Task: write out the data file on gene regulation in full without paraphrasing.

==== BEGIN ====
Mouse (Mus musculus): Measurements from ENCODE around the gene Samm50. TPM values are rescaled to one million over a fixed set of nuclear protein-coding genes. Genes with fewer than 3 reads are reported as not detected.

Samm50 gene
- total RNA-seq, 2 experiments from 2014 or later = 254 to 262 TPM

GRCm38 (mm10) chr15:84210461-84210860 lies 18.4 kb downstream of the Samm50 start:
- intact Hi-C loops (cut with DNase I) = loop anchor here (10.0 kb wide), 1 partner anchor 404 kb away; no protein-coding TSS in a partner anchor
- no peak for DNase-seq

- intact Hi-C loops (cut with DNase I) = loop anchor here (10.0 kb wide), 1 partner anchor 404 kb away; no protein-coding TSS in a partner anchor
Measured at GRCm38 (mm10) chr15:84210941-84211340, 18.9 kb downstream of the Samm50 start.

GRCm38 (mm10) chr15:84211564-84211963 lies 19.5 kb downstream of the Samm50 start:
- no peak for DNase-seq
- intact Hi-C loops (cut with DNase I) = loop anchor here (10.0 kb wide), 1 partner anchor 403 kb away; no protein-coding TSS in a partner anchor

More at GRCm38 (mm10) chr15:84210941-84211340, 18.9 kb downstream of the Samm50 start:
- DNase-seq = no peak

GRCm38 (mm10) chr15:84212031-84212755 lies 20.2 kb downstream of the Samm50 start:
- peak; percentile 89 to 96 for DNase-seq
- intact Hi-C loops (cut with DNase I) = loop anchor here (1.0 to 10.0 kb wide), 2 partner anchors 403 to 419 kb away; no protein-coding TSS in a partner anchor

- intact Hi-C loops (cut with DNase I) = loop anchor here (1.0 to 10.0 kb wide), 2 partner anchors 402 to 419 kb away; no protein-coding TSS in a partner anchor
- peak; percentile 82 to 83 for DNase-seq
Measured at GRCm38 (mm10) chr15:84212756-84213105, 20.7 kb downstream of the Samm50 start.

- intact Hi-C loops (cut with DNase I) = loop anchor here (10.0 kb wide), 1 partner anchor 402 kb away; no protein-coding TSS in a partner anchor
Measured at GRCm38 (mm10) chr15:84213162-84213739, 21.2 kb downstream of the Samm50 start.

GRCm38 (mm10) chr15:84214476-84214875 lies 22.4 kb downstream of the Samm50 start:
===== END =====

Mouse (Mus musculus): Measurements from ENCODE around the gene Samm50. TPM values are rescaled to one million over a fixed set of nuclear protein-coding genes. Genes with fewer than 3 reads are reported as not detected.

Samm50 gene
- total RNA-seq, 2 experiments from 2014 or later = 254 to 262 TPM

GRCm38 (mm10) chr15:84210461-84210860 lies 18.4 kb downstream of the Samm50 start:
- intact Hi-C loops (cut with DNase I) = loop anchor here (10.0 kb wide), 1 partner anchor 404 kb away; no protein-coding TSS in a partner anchor
- no peak for DNase-seq

- intact Hi-C loops (cut with DNase I) = loop anchor here (10.0 kb wide), 1 partner anchor 404 kb away; no protein-coding TSS in a partner anchor
Measured at GRCm38 (mm10) chr15:84210941-84211340, 18.9 kb downstream of the Samm50 start.

GRCm38 (mm10) chr15:84211564-84211963 lies 19.5 kb downstream of the Samm50 start:
- no peak for DNase-seq
- intact Hi-C loops (cut with DNase I) = loop anchor here (10.0 kb wide), 1 partner anchor 403 kb away; no protein-coding TSS in a partner anchor

More at GRCm38 (mm10) chr15:84210941-84211340, 18.9 kb downstream of the Samm50 start:
- DNase-seq = no peak

GRCm38 (mm10) chr15:84212031-84212755 lies 20.2 kb downstream of the Samm50 start:
- peak; percentile 89 to 96 for DNase-seq
- intact Hi-C loops (cut with DNase I) = loop anchor here (1.0 to 10.0 kb wide), 2 partner anchors 403 to 419 kb away; no protein-coding TSS in a partner anchor

- intact Hi-C loops (cut with DNase I) = loop anchor here (1.0 to 10.0 kb wide), 2 partner anchors 402 to 419 kb away; no protein-coding TSS in a partner anchor
- peak; percentile 82 to 83 for DNase-seq
Measured at GRCm38 (mm10) chr15:84212756-84213105, 20.7 kb downstream of the Samm50 start.

- intact Hi-C loops (cut with DNase I) = loop anchor here (10.0 kb wide), 1 partner anchor 402 kb away; no protein-coding TSS in a partner anchor
Measured at GRCm38 (mm10) chr15:84213162-84213739, 21.2 kb downstream of the Samm50 start.

GRCm38 (mm10) chr15:84214476-84214875 lies 22.4 kb downstream of the Samm50 start: